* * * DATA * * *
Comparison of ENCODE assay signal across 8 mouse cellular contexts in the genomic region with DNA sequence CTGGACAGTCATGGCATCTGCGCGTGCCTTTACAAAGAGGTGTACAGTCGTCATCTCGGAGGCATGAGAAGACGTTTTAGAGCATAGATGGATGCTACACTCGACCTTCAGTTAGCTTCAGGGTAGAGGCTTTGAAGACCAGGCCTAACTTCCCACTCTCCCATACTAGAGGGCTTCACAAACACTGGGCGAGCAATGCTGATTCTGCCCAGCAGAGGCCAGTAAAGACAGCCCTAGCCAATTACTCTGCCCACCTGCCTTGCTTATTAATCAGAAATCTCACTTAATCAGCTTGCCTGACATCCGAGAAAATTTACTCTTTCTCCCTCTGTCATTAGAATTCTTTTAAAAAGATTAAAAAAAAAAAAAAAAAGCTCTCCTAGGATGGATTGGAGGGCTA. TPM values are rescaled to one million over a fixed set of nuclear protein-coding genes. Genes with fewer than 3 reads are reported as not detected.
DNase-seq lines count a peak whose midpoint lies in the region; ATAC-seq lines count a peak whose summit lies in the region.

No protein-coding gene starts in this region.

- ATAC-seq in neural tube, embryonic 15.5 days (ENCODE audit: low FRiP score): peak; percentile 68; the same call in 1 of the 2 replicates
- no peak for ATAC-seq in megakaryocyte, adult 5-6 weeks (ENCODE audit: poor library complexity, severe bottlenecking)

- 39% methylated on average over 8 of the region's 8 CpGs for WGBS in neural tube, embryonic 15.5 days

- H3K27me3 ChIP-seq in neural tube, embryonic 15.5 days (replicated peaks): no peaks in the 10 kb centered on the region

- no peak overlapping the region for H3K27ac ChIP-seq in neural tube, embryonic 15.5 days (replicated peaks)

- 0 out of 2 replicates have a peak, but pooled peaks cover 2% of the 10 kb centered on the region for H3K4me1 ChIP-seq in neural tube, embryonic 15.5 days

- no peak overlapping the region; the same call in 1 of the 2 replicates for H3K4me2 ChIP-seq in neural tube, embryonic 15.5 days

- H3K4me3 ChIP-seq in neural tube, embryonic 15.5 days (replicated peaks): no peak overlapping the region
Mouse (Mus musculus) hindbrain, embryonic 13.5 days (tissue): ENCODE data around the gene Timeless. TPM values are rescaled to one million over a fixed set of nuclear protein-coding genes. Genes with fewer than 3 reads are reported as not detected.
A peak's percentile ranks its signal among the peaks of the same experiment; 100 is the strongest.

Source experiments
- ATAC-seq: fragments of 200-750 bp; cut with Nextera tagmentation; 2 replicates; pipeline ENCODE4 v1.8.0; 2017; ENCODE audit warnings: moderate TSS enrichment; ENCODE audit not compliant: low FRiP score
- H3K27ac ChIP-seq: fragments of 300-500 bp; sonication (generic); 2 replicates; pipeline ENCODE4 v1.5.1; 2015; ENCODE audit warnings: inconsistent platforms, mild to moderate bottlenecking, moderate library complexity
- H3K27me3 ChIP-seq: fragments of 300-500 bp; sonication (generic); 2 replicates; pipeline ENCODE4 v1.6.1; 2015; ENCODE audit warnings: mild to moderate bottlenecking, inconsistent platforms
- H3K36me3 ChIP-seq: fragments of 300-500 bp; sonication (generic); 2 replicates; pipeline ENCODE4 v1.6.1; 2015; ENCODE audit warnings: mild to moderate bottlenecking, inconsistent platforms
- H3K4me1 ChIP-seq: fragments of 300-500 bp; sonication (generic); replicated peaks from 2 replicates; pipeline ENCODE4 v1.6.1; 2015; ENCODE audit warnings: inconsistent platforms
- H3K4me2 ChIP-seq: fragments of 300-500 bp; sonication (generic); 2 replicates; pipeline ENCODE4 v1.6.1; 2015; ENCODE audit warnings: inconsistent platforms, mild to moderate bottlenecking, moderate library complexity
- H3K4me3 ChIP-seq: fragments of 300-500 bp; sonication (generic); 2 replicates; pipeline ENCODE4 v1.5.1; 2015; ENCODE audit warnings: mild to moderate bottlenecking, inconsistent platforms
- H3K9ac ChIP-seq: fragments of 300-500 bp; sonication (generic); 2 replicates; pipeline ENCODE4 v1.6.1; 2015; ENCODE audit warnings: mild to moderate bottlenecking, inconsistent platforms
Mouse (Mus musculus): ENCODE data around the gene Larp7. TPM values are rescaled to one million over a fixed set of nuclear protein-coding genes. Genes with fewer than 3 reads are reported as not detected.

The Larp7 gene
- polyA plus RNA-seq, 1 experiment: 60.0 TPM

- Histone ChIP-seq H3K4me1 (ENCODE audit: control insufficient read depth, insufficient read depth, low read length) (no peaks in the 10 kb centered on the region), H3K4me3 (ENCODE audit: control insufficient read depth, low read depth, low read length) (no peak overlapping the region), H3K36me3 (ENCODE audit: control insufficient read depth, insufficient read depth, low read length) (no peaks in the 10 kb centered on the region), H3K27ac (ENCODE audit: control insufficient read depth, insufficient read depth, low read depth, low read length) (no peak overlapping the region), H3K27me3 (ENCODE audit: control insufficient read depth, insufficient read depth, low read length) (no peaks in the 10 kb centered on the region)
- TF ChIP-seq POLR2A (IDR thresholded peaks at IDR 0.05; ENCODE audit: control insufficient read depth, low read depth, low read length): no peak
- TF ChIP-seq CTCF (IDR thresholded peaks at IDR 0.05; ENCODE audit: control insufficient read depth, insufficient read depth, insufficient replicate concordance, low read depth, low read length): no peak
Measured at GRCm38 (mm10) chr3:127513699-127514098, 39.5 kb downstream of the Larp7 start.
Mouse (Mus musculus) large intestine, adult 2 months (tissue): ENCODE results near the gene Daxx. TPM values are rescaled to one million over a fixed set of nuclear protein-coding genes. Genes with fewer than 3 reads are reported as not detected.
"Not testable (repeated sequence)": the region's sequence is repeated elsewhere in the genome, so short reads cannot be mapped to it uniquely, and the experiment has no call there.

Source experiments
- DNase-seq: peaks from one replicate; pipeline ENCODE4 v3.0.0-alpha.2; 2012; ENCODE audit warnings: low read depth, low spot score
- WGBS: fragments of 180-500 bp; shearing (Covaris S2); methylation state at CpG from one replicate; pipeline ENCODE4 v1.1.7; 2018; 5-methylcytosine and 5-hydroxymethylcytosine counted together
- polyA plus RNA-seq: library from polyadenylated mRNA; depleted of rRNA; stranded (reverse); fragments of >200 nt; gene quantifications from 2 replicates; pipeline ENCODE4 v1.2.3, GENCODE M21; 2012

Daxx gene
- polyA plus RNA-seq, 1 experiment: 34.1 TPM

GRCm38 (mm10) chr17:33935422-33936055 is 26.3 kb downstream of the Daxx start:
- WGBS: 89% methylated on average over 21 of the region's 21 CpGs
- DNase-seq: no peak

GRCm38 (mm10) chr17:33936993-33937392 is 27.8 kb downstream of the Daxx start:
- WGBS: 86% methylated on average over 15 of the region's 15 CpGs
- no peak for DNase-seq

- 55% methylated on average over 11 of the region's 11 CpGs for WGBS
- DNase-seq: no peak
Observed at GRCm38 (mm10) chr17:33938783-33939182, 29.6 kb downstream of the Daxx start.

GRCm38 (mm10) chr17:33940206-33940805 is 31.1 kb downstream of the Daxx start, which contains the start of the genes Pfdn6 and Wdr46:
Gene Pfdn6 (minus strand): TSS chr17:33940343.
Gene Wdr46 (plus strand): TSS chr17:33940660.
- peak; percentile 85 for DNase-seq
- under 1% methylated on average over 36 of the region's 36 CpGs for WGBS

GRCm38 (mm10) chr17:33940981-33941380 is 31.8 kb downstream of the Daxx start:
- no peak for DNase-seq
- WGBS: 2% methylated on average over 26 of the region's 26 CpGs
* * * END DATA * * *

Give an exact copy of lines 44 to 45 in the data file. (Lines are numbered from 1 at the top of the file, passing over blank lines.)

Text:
- 55% methylated on average over 11 of the region's 11 CpGs for WGBS
- DNase-seq: no peak